Chernobyl fears mean UK’s new nuclear plant able to take direct hit from plane
The controversial Hinkley Point C nuclear power station in Somerset, scheduled to begin generating electricity in 2026, is being built with groundbreaking technology that will allow it to "withstand the impact from an aircraft”.
The elaborate safety measures are designed to prevent any possible repeat of the catastrophic Chernobyl explosion — but they come at a high cost.
A new BBC documentary on Hinkley Point C’s construction explains: “Unlike Hinkley Point C, Chernobyl’s reactors were not housed inside containment structures.
“So when Chernobyl’s reactor No.4 exploded, it released a deadly cloud, containing 400 times more radioactive material than the Hiroshima bomb, into the air.
“The accident killed approximately 30 workers and caused radioactive fallout to spread across Europe.
“The catastrophe turned an area larger than Lancashire into a no-go zone that’s still off-limits 35 years later."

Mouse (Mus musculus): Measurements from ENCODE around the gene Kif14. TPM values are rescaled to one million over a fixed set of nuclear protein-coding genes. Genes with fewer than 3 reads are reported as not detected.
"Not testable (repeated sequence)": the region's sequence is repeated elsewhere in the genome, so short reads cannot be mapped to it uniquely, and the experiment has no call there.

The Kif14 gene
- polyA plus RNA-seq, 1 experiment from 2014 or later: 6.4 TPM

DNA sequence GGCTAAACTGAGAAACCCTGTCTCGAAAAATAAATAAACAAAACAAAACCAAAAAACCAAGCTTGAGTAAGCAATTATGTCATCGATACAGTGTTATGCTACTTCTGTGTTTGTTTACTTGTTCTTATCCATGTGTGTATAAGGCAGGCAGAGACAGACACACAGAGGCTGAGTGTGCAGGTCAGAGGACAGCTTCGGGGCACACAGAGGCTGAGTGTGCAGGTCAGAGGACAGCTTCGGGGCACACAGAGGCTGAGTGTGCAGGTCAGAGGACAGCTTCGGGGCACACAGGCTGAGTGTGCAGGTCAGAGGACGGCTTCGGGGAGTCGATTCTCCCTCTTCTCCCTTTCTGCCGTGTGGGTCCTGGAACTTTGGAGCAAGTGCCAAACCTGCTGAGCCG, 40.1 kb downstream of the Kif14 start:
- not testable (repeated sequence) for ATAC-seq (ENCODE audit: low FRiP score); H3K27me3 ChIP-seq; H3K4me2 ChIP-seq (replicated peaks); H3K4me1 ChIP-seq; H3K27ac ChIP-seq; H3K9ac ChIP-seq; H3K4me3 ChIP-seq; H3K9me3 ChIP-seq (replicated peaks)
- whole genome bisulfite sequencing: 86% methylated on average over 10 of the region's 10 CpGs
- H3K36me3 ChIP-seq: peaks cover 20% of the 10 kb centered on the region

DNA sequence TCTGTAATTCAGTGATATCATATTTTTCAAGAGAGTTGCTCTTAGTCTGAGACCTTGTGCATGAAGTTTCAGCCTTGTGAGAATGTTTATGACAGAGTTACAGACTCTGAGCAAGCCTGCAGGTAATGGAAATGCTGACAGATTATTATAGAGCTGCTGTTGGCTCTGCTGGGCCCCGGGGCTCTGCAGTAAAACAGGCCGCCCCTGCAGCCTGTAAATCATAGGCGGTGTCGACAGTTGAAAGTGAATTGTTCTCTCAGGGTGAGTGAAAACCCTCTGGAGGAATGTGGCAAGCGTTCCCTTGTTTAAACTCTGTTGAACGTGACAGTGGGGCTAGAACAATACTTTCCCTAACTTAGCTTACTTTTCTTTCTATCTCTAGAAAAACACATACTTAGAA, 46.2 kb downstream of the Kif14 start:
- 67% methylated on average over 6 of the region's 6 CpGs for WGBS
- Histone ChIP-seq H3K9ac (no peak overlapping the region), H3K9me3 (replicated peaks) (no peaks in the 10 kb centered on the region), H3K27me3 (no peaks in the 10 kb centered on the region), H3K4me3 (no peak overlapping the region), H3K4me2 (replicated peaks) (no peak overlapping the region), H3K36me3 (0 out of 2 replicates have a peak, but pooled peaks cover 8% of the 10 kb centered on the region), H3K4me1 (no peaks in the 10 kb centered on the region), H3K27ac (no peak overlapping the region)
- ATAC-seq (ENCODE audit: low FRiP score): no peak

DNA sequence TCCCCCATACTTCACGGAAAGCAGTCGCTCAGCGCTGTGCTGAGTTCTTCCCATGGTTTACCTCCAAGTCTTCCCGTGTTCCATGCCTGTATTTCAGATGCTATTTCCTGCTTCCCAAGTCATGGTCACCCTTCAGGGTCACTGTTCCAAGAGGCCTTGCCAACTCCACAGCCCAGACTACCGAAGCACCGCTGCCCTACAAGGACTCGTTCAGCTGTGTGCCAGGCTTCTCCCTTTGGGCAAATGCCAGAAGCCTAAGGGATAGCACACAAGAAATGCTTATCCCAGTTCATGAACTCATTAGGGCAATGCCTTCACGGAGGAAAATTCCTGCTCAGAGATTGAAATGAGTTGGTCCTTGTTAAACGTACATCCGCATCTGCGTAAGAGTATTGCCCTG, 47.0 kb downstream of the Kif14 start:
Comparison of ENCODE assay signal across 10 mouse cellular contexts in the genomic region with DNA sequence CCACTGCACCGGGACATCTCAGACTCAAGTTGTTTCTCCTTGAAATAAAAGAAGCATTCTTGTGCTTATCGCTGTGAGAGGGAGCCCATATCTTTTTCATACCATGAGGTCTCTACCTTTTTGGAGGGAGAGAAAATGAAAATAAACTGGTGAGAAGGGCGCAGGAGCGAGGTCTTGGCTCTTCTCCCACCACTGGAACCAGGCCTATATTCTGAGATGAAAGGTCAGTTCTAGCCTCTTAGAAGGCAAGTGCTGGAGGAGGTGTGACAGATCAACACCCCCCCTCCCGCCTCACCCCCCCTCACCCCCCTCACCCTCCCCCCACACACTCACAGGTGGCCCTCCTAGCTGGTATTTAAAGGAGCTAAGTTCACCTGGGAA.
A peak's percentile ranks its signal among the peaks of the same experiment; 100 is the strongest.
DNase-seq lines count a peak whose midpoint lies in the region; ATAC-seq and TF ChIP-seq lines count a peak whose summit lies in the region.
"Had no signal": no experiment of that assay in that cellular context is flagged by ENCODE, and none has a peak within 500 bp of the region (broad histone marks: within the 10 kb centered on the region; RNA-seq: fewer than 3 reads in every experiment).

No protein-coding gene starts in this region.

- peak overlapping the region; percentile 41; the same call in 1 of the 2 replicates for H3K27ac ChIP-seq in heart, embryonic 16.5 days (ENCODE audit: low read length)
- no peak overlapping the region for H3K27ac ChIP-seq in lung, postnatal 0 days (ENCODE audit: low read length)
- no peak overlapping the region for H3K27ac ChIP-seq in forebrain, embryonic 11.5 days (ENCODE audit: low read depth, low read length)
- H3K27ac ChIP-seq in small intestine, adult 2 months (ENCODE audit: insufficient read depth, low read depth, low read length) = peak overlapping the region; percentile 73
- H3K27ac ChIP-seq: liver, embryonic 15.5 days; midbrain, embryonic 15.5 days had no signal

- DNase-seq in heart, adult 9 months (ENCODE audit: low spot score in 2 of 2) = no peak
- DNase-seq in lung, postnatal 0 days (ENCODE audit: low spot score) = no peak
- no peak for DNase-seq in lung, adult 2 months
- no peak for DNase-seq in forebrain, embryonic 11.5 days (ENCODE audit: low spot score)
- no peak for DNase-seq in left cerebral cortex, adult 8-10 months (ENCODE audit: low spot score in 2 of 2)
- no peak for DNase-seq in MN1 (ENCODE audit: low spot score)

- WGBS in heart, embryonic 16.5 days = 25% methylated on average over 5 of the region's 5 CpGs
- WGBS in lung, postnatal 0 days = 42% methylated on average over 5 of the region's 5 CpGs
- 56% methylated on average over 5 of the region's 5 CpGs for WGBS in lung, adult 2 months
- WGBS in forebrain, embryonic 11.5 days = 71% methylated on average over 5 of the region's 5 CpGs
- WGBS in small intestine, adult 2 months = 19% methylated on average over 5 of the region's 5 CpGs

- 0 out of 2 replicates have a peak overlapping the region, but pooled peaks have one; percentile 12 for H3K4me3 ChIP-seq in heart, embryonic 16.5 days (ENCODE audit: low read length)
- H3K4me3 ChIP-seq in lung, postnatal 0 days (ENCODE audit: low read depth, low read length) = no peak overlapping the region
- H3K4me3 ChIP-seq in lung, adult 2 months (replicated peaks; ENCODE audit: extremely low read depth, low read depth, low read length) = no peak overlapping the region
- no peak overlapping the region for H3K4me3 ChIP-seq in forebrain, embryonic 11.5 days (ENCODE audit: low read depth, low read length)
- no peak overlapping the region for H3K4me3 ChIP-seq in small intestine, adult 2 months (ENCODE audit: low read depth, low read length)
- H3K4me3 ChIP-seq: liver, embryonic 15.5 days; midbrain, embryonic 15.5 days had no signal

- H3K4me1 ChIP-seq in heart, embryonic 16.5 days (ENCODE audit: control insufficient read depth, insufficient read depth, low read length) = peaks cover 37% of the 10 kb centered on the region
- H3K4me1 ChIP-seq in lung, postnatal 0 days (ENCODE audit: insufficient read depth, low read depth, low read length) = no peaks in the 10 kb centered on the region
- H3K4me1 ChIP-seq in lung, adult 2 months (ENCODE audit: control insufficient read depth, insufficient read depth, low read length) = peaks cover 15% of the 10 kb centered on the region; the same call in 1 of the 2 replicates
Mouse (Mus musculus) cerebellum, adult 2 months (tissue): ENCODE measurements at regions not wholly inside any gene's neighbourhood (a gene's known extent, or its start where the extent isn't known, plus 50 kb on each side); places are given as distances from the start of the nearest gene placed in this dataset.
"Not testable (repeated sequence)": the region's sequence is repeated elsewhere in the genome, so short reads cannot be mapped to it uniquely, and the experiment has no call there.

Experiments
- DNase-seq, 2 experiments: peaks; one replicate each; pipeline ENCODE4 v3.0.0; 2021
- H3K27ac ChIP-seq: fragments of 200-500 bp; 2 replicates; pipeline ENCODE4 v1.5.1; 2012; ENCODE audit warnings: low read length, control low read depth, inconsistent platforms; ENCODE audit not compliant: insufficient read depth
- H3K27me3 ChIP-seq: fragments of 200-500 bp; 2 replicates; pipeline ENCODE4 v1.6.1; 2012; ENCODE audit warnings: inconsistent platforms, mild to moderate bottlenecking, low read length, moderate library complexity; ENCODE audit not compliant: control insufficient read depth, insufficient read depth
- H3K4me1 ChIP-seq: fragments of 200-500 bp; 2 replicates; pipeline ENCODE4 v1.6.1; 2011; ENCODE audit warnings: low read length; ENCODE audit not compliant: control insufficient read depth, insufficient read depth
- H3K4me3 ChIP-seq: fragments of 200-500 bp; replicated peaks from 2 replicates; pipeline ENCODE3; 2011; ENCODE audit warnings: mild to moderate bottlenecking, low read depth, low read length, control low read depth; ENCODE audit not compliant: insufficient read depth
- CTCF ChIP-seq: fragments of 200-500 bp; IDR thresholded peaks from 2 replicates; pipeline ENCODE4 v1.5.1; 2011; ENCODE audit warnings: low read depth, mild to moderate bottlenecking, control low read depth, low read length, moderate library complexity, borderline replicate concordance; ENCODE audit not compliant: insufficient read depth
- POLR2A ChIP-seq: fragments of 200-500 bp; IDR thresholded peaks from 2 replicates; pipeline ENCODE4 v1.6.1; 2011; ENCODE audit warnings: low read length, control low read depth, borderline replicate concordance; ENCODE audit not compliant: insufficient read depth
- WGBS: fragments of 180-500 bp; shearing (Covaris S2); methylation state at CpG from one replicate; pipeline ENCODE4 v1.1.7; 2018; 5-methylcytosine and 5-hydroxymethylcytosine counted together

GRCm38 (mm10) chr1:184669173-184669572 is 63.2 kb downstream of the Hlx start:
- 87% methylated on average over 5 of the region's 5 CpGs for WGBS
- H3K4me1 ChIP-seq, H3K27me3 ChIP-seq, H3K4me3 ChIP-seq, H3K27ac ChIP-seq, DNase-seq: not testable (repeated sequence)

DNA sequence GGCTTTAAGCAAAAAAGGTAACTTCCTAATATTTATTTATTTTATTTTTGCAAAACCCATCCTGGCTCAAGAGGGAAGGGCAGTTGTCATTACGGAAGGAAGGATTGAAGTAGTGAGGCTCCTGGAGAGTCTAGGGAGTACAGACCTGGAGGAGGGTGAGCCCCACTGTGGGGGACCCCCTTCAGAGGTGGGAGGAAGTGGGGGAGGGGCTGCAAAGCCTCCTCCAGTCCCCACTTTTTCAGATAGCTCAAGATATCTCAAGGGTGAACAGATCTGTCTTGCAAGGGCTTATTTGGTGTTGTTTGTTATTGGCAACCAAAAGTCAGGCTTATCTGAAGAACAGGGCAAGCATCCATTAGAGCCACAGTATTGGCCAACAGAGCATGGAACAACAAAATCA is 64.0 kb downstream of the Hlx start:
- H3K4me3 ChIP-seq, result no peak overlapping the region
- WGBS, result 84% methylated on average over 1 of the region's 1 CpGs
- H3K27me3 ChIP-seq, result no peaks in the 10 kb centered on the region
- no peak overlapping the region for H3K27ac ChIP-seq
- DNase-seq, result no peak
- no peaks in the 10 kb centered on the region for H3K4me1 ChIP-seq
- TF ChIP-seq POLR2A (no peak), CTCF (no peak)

Chernobyl's "dark legacy" means new plants like Hinkley Point C are built to incredibly exacting safety standards.
The containment structures are protected by a concrete wall over five feet thick.
“It must be tough enough to withstand the impact from an aircraft,” the architects explain.
“In between the inner and outer walls, an air gap will be pressurised to stop any radioactive material from escaping in the event of an accident."
The price for Hinkley's electricity has been fixed at what industry insiders call a"strike price" of £92 per megawatt-hour, index linked to inflation.
An analyst at investment bank Liberium Capital said the strike price was “economically insane”.
“As far as we can see,” the finance expert wrote in 2013, “this makes Hinkley Point the most expensive power station in the world”
The price of energy from the plant, which has a projected device life of around 60 years, compares unfavourably with new wind and solar generation techniques, which are estimated to come in at around 50% cheaper.
Roy Pomfrey from the Stop Hinkley pressure group, told the BBC: ”This increase is just evidence that EDF has made a complete pig's ear of their calculations from the start.
"If we'd put the money into renewables from the outset, we would already have a return on our investment.
"Renewables are already, at most, half the price of Hinkley, and while Hinkley will only get dearer, the cost of renewable energy will only come down."
'Building Britain's Biggest Nuclear Power Station' is currently on the BBC iPlayer.
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